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Ray-Tracing with Physical Optics and MEC

Physical Optics (PO) is a ray-based physics technique that is very effective for radar scattering and other applications that require calculation of backscatter from detailed faceted objects. 


Unlike methods based on the GO/UTD approach, PO involves a full surface integration over faceted structures.  This requires denser ray-tracing and is more computationally intensive than geometric optics and UTD; however, the additional computation can provide much more accuracy for calculations that require analysis of scattering from faceted structures that are highly detailed, such as the calculation of radar backscatter from a finely-faceted model of a vehicle, aircraft, or naval vessel, or reflections from other high-resolution surfaces. Traditional approaches often make far-field assumptions and are applied to problems such as the calculation of far-field RCS. In Remcom’s WaveFarer® radar analysis software, however, the technique has been specifically enhanced to account for near-field effects, allowing the method to be applied to closer-range applications such as automotive radar or indoor sensing. 

In PO, a scattering object is composed of a set of facets that define a closed surface.  Ray-tracing is used to find paths to every facet on this closed surface, potentially incurring multipath interactions with other surfaces along the way.  It can be combined with GO/UTD methods to incorporate the effects of multipath interactions with other structures in the environment into its calculation of the electromagnetic fields incident on each facet of the surface.  The surface integration requires very dense paths, which Remcom’s solutions achieve by targeting facets and incorporating extensions to multipath rays that intersect a target’s geometry.  Figure 1 shows an example of the top 50,000 paths for an automotive radar scenario.  Once paths are found, the received voltages for each path to each facet are calculated using a generalized Green’s function.  The total received voltage at an antenna is then calculated from the sum of the contributions from all combinations of paths and the facets with which they interact.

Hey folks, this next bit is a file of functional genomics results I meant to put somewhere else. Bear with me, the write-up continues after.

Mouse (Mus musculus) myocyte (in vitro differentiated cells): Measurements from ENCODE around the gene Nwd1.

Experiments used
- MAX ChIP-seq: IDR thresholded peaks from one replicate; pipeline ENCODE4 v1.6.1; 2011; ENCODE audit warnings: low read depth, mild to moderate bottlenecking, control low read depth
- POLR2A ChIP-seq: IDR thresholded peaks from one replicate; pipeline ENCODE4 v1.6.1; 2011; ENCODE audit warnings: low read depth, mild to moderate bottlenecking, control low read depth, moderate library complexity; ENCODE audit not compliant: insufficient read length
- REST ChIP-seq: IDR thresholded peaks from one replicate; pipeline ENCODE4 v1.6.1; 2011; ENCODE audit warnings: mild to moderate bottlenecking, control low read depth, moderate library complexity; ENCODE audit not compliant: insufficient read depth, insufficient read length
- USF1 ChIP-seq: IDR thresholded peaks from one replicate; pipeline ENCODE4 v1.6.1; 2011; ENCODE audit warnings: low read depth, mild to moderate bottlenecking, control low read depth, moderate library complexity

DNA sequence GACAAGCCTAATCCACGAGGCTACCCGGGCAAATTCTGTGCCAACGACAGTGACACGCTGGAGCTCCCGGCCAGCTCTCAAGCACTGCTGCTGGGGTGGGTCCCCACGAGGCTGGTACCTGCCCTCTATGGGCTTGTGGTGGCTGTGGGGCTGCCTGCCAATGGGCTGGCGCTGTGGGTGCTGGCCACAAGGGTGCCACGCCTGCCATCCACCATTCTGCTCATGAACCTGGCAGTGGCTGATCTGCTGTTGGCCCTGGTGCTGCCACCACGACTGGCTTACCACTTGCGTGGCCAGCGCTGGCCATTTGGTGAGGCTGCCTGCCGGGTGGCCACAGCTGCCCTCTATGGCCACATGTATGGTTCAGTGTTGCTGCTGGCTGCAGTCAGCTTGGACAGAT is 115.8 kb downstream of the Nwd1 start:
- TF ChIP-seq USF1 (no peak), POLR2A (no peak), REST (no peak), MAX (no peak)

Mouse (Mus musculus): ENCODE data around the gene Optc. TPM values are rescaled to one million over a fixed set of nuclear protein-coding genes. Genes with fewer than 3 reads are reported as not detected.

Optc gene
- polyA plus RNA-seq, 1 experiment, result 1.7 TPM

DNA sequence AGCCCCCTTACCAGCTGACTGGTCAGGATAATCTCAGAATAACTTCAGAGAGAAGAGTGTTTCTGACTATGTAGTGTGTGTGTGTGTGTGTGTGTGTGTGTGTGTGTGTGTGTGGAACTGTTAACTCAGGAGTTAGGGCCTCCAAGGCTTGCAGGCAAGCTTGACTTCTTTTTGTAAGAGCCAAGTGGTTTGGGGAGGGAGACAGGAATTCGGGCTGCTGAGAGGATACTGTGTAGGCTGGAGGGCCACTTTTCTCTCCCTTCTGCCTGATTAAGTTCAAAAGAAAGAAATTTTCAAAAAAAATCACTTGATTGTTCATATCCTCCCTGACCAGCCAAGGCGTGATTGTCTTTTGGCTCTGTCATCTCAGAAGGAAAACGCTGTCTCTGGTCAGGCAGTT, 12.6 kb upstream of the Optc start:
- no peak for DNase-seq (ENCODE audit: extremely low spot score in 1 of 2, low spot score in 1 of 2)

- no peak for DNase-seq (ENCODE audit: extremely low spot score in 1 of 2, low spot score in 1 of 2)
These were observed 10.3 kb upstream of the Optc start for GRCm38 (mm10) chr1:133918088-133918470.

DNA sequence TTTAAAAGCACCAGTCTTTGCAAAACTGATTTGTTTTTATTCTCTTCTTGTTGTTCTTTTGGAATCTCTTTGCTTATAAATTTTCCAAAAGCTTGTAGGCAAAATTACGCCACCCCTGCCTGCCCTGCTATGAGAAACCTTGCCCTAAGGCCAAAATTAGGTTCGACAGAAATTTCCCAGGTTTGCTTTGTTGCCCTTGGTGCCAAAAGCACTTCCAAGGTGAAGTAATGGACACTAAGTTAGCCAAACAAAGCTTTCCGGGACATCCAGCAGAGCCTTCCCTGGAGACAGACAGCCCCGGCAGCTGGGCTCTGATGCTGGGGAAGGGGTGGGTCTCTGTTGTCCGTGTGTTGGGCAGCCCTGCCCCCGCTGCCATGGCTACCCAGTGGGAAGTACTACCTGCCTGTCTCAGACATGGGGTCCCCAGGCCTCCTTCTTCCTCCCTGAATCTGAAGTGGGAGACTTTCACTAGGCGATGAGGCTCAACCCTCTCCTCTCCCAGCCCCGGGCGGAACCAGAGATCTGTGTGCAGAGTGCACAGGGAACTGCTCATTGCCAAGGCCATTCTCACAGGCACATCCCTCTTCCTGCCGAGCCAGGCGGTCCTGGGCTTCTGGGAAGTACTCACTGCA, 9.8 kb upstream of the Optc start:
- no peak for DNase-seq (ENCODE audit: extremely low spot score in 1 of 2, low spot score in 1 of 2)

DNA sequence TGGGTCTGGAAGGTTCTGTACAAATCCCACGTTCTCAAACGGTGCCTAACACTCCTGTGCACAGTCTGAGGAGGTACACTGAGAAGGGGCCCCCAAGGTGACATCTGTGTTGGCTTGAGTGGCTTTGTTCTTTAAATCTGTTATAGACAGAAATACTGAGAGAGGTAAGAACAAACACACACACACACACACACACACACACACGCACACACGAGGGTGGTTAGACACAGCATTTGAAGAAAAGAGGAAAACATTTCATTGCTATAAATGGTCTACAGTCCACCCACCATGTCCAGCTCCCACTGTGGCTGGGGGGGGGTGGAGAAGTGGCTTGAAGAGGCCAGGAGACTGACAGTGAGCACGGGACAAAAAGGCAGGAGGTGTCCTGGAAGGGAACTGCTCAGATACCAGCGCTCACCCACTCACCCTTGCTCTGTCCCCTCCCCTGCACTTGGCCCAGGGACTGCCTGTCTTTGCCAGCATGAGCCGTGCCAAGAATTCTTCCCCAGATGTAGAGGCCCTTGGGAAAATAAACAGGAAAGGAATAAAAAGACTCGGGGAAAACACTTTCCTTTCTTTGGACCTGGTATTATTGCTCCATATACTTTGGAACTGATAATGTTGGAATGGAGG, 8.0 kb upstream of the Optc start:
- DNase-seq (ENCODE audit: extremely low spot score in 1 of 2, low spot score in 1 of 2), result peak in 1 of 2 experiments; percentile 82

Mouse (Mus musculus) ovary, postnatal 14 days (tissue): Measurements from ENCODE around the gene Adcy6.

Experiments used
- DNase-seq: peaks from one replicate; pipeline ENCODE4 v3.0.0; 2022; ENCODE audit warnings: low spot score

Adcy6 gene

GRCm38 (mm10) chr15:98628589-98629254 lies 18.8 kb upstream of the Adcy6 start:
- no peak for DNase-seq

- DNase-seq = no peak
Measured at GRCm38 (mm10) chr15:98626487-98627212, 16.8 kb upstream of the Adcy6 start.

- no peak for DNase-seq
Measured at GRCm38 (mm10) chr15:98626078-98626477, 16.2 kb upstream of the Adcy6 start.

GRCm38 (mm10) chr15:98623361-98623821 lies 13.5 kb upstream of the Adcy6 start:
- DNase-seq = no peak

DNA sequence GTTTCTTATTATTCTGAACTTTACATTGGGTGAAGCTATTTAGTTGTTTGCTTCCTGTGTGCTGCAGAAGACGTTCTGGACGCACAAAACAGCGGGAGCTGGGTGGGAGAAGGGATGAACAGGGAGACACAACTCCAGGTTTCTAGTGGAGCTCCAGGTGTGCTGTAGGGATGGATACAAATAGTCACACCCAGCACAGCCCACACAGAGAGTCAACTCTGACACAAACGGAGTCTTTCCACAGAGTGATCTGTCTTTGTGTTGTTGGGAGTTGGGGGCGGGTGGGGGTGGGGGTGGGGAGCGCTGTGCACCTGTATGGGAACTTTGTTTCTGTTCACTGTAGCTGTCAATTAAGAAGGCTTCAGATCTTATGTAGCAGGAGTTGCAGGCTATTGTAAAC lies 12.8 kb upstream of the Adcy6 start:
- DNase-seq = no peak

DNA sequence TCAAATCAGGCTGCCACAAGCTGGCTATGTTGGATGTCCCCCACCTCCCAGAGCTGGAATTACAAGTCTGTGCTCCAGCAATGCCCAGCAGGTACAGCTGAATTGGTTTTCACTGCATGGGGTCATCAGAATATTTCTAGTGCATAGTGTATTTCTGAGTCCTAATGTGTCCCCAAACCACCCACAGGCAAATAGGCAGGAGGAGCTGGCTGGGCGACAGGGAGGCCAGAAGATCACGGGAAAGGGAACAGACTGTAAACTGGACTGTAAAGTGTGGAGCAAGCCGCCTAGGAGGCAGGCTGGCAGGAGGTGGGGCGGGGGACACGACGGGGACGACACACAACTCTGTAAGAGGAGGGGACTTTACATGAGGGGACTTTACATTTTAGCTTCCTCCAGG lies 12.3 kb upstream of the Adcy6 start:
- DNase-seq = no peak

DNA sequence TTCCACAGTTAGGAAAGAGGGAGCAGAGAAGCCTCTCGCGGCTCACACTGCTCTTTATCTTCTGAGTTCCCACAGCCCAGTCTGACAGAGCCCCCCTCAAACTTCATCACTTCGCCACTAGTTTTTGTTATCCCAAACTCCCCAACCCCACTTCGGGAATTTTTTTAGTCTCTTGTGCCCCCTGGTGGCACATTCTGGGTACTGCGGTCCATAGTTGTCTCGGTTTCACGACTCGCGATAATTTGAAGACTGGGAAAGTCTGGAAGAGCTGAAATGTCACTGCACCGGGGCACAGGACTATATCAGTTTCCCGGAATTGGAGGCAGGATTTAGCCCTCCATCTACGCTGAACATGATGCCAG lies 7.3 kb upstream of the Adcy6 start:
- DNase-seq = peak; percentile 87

Figure 1: Top 50,000 paths between radar, environment and vehicle in auto-radar scenario

Method of Equivalent Currents (MEC)

While physical optics does include the effects of edges in its scattering calculations, these effects can be further improved through corrections based on techniques such as the Method of Equivalent Currents (MEC). Remcom’s solutions have applied MEC to find equivalent electric and magnetic currents associated with each edge, which are then included in line integrals to supplement the PO surface integral. The result produces a better numerical approximation for near-zone or far-zone scattered fields than surface PO alone.

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